America's water will be purer. EPA's Watershed Initiative is expanding watershed-based water protection policy across the country. The Agency's innovative Water Quality Trading program will help address the growing problem of nonpoint source pollution. EPA's plan for cleanup of the Hudson River has set a new standard for restoring waterways that have been threatened by decades of abuse. Improvements to the rules governing Concentrated Animal Feeding Operations will protect surface water by requiring reductions of at least 25 percent in runoff of nitrogen and phosphorous from those large agricultural operations.

America's land will be better protected. Our success in enacting long-overdue brownfields legislation is already accelerating the reclamation of abandoned parcels of land in hundreds of communities across America. The enactment of this legislation, after nearly a decade of partisan wrangling, is a testament to your commitment to change the way things are done in Washington.

In addition, the Agency has played a key role in responding to the terrorist attacks of September 11th and the subsequent anthrax attack and in promoting the security of our homeland. The work EPA did in the aftermath of those attacks will long be a proud chapter in this Agency's history. As the federal lead for protecting the Nation's water infrastructure and the chemical industry, we also have added significantly to efforts to reduce the vulnerability of those sectors to terrorist attack.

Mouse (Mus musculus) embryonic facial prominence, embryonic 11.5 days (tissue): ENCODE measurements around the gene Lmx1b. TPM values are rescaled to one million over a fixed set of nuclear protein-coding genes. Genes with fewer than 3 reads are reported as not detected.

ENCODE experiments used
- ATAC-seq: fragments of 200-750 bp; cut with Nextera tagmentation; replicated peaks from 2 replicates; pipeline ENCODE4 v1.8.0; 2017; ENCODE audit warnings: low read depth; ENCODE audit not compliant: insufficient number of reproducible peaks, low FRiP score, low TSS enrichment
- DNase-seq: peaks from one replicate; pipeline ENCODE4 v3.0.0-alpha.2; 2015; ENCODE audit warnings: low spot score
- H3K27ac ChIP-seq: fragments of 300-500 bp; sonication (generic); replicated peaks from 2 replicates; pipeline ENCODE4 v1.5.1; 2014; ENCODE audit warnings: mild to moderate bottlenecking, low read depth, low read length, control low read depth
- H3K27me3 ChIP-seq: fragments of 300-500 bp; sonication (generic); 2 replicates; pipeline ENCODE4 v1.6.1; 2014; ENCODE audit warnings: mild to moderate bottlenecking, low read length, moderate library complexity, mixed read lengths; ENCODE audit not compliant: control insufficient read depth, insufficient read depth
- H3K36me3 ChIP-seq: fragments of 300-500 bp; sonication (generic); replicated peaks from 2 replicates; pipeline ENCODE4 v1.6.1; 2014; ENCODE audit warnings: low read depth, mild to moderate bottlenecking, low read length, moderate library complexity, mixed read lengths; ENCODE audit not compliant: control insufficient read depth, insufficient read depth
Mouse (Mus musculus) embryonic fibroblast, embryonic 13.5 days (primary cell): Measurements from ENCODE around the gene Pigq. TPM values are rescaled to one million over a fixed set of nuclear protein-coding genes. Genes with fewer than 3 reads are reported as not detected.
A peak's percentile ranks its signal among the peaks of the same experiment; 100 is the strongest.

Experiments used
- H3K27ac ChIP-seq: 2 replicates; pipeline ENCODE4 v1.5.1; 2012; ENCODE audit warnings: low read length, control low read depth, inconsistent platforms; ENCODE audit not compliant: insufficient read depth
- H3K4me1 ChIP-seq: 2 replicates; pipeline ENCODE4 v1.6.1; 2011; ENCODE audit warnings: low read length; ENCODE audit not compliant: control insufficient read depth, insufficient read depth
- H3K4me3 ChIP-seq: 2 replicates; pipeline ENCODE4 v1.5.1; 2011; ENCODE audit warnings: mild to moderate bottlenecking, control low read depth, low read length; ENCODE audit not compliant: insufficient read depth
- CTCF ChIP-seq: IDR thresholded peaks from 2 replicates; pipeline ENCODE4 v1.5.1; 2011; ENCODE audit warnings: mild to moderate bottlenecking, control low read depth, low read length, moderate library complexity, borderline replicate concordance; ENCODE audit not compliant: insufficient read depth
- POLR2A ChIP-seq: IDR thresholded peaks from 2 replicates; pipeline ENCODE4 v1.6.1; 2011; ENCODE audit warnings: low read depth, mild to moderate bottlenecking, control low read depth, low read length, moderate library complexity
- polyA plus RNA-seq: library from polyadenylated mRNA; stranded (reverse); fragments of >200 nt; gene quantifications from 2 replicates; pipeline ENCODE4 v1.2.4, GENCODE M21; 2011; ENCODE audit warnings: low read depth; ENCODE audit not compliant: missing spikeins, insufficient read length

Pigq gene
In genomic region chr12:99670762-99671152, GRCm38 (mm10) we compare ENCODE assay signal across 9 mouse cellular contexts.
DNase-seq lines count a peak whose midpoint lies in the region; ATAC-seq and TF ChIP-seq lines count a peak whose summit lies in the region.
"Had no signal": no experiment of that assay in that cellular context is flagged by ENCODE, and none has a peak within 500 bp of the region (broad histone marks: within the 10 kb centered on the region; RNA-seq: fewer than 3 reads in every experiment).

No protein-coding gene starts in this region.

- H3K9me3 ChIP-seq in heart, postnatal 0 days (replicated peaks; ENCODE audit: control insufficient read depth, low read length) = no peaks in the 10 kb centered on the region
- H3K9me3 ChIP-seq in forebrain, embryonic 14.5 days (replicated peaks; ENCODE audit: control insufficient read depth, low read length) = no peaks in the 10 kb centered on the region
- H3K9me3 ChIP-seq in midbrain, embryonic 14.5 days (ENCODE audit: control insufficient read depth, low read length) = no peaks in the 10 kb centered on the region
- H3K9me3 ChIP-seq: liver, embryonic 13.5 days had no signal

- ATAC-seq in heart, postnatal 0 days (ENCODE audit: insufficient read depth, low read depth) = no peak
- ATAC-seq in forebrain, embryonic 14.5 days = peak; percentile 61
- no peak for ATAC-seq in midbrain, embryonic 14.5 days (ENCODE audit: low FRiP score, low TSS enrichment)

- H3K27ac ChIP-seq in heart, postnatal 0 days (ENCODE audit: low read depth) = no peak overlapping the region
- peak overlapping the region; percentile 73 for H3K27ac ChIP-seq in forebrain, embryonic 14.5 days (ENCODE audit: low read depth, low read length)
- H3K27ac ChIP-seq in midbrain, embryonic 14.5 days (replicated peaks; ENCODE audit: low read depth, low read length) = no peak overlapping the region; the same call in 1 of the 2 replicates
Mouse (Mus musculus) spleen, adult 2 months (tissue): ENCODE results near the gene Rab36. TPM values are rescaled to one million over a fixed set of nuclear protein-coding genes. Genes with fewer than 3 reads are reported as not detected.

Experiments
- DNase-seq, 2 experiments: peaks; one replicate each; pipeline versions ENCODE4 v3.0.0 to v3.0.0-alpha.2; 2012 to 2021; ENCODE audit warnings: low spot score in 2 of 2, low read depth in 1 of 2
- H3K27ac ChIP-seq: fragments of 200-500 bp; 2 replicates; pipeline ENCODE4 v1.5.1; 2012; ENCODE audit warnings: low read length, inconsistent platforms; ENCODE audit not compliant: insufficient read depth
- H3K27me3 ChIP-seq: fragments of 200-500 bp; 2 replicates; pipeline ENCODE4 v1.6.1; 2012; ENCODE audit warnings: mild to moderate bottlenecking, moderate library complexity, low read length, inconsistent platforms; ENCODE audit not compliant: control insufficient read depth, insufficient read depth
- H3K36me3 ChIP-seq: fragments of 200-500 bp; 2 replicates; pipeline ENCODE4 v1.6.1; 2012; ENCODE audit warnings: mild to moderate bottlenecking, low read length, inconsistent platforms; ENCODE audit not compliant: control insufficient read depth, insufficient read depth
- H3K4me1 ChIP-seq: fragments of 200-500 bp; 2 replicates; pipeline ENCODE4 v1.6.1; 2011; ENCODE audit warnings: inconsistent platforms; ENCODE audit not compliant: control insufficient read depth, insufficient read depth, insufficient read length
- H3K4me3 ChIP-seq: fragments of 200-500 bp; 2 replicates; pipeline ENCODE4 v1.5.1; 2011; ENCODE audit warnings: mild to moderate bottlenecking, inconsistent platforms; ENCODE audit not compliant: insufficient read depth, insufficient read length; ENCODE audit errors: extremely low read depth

I am proud of the work this Agency has done and of the contributions it has made to the success of your Administration. The people who serve our country as employees of the EPA are as dedicated and as committed a group as can be found in federal service. It has been a true honor to be able to lead this Agency as it worked to implement the innovative, effective environmental policies to which you are so clearly committed.

As rewarding as the past two-and-a-half years have been for me professionally, it is time to return to my home and husband in New Jersey, which I love just as you do your home state of Texas. I leave knowing that we have made a positive difference and that we have set the Agency on a course that will result in continued environmental improvement. Please accept my deepest thanks for the opportunity to serve our country in your Administration and my every good wish for continued success in leading the Nation in these challenging times.

Sincerely yours,
Christine Todd Whitman

The President
The White House
Washington, D.C. 20500